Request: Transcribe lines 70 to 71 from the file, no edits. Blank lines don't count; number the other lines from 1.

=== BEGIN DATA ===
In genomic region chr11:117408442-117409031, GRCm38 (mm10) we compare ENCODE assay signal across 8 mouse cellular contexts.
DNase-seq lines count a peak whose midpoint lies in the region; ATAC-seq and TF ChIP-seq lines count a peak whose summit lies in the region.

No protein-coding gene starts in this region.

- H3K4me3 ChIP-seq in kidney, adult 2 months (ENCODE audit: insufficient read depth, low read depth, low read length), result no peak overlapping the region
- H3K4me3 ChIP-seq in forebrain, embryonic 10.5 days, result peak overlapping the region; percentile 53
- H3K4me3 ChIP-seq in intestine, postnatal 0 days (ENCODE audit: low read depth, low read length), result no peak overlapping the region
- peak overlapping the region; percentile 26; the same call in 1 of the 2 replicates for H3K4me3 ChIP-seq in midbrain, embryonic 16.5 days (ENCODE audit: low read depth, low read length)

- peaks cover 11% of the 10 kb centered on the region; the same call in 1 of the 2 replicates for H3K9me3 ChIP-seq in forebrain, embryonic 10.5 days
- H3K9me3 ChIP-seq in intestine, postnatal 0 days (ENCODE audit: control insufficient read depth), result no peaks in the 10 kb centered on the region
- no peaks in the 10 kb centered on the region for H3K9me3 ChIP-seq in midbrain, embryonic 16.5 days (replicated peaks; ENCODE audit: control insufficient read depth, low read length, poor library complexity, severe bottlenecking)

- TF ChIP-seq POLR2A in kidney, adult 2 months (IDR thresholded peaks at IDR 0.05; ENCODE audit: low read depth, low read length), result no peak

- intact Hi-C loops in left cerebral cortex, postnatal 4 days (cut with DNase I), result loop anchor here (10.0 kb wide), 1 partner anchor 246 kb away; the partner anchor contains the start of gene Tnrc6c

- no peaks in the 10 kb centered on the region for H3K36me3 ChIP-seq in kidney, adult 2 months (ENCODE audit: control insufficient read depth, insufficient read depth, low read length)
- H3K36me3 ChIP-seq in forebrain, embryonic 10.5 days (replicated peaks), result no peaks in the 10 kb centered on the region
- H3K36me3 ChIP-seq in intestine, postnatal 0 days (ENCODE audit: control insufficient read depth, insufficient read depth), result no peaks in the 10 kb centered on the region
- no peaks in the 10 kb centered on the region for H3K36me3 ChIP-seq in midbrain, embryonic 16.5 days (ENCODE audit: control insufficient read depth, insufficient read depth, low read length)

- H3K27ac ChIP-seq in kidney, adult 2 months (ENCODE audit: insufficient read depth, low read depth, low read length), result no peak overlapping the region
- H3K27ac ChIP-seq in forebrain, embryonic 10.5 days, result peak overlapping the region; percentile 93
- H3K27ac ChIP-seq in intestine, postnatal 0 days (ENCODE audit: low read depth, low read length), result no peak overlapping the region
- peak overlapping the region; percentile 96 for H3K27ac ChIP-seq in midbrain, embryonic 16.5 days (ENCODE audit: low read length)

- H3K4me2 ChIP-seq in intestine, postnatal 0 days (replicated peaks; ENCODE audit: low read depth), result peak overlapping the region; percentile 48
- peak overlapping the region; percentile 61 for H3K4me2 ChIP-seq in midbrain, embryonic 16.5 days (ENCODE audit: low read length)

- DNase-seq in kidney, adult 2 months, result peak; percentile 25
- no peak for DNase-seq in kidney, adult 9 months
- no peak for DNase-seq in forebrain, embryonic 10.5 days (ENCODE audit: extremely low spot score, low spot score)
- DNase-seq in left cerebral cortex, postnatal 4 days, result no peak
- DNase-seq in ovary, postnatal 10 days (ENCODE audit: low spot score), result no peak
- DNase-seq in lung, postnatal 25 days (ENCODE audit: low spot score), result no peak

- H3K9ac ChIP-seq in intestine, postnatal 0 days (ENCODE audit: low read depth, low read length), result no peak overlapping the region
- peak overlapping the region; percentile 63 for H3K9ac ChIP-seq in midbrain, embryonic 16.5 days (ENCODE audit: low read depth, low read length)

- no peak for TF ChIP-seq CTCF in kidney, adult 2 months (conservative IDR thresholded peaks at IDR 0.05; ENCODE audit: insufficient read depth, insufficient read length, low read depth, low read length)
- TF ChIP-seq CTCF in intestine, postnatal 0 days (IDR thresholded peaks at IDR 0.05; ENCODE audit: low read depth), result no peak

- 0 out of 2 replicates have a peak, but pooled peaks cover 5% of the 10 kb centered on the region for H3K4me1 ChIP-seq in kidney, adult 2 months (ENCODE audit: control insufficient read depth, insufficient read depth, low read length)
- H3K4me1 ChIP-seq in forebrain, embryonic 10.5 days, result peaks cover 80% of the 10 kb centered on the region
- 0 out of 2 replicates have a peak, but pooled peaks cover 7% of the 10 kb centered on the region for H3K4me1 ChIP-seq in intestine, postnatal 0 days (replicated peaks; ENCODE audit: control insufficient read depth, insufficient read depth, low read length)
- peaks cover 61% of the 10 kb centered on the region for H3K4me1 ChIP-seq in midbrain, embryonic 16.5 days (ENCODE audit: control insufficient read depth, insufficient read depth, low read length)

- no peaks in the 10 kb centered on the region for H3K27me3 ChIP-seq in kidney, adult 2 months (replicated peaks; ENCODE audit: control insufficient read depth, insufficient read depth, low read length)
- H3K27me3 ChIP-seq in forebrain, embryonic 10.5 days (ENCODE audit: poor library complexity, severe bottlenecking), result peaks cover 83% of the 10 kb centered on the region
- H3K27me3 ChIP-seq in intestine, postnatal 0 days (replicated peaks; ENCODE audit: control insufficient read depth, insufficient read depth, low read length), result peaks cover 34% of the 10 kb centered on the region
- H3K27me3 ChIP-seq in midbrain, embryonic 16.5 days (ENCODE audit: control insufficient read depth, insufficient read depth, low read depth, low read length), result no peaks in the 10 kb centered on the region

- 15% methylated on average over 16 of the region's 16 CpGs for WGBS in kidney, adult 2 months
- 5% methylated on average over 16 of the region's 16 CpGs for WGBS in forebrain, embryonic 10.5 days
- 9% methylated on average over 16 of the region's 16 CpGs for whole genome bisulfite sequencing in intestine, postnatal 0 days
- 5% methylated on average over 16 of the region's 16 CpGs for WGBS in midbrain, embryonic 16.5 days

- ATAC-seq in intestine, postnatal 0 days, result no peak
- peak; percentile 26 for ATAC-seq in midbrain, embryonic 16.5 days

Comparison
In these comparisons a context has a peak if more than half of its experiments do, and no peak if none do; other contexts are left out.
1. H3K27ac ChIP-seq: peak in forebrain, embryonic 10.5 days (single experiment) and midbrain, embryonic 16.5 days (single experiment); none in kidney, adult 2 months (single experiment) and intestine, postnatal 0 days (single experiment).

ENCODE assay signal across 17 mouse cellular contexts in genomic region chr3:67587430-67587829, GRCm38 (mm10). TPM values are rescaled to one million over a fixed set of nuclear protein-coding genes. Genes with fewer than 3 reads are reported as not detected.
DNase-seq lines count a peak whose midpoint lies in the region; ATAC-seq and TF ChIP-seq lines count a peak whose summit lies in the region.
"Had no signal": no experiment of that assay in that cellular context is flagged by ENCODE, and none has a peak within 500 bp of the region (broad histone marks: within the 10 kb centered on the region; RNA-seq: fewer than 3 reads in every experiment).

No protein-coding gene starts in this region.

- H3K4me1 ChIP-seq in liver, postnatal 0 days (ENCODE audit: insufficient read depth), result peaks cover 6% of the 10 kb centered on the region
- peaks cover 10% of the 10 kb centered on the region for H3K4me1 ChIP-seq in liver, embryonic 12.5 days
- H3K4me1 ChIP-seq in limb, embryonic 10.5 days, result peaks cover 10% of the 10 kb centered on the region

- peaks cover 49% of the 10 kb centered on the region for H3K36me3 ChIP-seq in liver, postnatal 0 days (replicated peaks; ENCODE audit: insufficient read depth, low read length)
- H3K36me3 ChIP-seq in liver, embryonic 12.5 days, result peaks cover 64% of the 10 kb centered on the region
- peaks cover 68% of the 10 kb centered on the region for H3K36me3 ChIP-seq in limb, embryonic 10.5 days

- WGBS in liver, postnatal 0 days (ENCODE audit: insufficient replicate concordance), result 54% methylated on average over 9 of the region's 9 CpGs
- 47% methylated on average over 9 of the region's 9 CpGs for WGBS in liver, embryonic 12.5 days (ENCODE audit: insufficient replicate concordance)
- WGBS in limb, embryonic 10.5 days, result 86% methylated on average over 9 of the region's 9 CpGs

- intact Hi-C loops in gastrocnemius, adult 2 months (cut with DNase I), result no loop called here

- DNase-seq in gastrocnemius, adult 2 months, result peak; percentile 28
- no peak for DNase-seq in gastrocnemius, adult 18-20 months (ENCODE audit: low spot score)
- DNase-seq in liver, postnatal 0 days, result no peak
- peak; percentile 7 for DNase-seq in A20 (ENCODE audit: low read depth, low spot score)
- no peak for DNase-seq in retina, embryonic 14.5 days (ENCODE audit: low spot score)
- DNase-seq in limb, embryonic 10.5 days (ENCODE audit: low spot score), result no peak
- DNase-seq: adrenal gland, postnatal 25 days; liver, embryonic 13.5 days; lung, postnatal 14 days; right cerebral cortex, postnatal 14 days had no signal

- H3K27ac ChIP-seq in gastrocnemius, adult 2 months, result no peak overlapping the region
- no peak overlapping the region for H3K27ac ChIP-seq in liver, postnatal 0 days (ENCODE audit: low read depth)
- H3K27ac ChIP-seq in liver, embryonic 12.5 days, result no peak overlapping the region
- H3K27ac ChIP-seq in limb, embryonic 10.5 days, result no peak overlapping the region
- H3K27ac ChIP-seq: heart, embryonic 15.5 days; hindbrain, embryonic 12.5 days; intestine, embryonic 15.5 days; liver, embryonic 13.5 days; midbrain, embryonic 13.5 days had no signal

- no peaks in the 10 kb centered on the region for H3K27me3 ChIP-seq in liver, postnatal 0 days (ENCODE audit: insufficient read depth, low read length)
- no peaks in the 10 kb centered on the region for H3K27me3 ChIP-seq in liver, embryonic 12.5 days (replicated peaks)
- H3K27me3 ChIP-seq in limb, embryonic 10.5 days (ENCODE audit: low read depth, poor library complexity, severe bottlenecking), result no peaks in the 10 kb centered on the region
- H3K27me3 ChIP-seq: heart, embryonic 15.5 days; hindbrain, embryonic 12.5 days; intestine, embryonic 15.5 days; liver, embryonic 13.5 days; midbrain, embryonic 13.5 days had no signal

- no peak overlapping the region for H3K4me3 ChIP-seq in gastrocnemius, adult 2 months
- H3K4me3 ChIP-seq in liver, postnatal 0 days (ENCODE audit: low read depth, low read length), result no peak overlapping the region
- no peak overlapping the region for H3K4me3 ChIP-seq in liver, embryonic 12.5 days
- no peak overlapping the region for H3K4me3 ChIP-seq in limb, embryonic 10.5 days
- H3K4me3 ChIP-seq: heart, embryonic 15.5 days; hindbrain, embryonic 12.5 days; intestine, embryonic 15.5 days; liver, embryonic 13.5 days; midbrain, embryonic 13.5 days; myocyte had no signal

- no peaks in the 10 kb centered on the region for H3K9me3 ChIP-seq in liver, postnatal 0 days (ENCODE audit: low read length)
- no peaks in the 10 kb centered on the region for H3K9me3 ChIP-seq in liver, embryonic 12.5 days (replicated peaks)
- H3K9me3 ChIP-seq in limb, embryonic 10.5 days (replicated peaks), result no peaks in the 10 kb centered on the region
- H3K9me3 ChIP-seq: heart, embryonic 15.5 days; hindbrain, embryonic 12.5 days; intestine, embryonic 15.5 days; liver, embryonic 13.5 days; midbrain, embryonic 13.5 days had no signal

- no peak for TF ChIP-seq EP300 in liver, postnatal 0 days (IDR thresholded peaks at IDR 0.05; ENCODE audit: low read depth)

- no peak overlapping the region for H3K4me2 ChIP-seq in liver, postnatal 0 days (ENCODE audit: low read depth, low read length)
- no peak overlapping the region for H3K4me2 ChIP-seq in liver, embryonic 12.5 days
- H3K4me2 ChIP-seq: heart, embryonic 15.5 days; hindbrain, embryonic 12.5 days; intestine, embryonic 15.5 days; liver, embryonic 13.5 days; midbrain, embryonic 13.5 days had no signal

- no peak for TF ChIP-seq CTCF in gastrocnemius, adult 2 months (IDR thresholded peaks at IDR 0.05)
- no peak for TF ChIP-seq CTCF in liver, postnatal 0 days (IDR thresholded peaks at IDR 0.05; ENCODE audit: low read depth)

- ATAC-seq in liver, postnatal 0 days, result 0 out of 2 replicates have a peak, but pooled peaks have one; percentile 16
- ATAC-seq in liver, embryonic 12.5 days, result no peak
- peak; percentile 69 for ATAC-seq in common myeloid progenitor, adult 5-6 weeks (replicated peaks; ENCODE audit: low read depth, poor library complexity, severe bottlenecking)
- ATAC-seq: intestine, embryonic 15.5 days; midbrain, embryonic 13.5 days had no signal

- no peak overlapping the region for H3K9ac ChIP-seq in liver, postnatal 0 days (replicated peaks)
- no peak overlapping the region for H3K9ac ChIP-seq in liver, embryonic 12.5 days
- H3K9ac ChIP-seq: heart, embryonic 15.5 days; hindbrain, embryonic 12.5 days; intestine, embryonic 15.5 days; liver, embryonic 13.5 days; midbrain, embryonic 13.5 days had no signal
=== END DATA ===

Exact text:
- DNase-seq: adrenal gland, postnatal 25 days; liver, embryonic 13.5 days; lung, postnatal 14 days; right cerebral cortex, postnatal 14 days had no signal

- H3K27ac ChIP-seq in gastrocnemius, adult 2 months, result no peak overlapping the region